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3 Things to Know About Employee Engagement

Employee engagement. We often hear these buzzwords used, and it can be hard to cut through them to reach a working, useful definition. With the rise of remote and hybrid work, how can firms ensure that their employees are both engaged with work and their employers?

Wayne Turmel

First, understand that employee engagement isn’t about hanging out after work, foosball tables or cake in the breakroom. One working definition is: “Employee engagement is the degree to which employees invest their cognitive, emotional, and behavioral energies toward positive organizational outcomes.” Translate that jargon, and it’s how much employees care about the work, their colleagues and the organization, and their willingness to put in discretionary mindshare and effort.

Human resources and other legal managers worry about employee engagement. They are frantically tracking employee satisfaction and other metrics to make sure their employees are “actively engaged” and the results often don’t change dramatically.

This isn’t to say that firms shouldn’t worry about whether their employees are actively engaged at work. Disengaged workers put you at risk for poor productivity, a lack of quality work and employee turnover.

Here are three things you should know about employee engagement:

1. As in romantic relationships, the employee isn’t engaged until they say, “yes.”

Understand that someone’s level of engagement is determined internally. Yes, firms can (and should) do everything they can to create an environment where people choose to connect emotionally and put in discretionary effort. There are factors unique to each worker such as their family situation, personal career goals and emotional state that are outside the control of even the most dedicated leader. When making efforts to better engage employees, it’s important to actually ask them what they want to do better.

2. There are four signs that people are really engaged, and two that they aren’t.

Team members are proactive. They seek and offer assistance without being asked. They also volunteer for tasks or learning opportunities because they are self-motivated. They use the words “we” and “us.” Engaged workers take a big-picture view of their work, taking the organization, its customers and their fellow workers into account. Less engaged people focus on their own work and tasks, without much regard for others. They also offer their leaders and teammates feedback. Furthermore, even online, people enjoy each other’s company and laughter.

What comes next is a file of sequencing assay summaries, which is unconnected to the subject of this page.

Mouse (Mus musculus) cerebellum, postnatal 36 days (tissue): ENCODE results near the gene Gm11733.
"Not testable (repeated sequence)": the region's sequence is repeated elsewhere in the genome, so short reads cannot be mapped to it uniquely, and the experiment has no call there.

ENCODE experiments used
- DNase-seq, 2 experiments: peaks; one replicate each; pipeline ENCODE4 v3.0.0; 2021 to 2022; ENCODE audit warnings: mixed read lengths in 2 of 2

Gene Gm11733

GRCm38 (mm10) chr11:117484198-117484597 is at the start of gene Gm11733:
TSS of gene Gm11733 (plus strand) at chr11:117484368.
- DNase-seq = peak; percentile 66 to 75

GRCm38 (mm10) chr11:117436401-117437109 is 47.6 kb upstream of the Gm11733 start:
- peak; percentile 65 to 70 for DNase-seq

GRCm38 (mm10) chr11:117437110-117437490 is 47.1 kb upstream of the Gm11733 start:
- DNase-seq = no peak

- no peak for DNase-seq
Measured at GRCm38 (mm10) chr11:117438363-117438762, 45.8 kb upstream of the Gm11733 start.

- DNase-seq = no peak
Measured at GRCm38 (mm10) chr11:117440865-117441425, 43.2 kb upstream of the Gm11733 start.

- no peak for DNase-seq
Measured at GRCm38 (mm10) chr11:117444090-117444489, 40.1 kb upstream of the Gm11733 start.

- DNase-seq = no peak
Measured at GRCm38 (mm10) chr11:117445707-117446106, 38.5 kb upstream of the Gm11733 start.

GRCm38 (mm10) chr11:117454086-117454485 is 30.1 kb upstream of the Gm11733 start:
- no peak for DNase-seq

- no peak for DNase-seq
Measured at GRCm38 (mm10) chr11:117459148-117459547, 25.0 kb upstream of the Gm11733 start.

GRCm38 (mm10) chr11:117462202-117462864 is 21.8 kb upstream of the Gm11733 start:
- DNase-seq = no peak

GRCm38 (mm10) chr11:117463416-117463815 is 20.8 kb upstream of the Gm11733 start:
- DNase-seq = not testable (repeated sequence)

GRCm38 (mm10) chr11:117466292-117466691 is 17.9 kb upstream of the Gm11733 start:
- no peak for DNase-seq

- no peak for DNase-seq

Two sure signs that people are disengaged are: a sudden, negative change in behavior (such as people who have always been actively involved in meetings suddenly going into “speak if spoken to” mode) and … silence.

3. A red flag to watch for is when people say, “everything’s fine.”

It’s no different from when your spouse or friend says, “everything’s fine.” That should signal you to find out what that means now, or you’ll deal with the consequences later. Especially on remote and hybrid teams, it’s easy to miss cues that something is wrong until little problems become raging fires. When we are face-to-face and ask someone, “how’s it going?” we can see the smile on their face, or the rolling of the eyes or the look of panic as they say, “everything’s fine.” We’d likely ask follow-up questions to make sure both parties are on the same page.

“Engaged workers take a big-picture view of their work, taking the organization, its customers and their fellow workers into account.”

When people are on the phone or webcam and they say “fine,” we might believe them even when things aren’t going well. Avoiding tough topics or refusing to engage in conversation is often a key sign of disengagement.

So, whose job is it to be concerned about engagement?

The fact is, everyone should do what they can to make it so people want to engage with them. When your co-workers care, your job is easier and more pleasant. Leaders don’t have to work as hard when they know people are motivated, proactive and positive. As organizations start to plan for or continue remote and hybrid work, if they create an environment where people are rewarded for their efforts, see a future for themselves and do work that matters, there’s a pretty good chance people will respond accordingly.

Finally, there’s a simple way to find out if people are engaged: Engage with them. Yes, employee surveys help, but so do conversations. Are your coaching conversations merely focused on tasks, or are you having real discussions about not just what people are doing, but how they’re doing?

If people throughout the organization discuss engagement, there’s a good chance employee engagement will be much, much more than just another buzzword.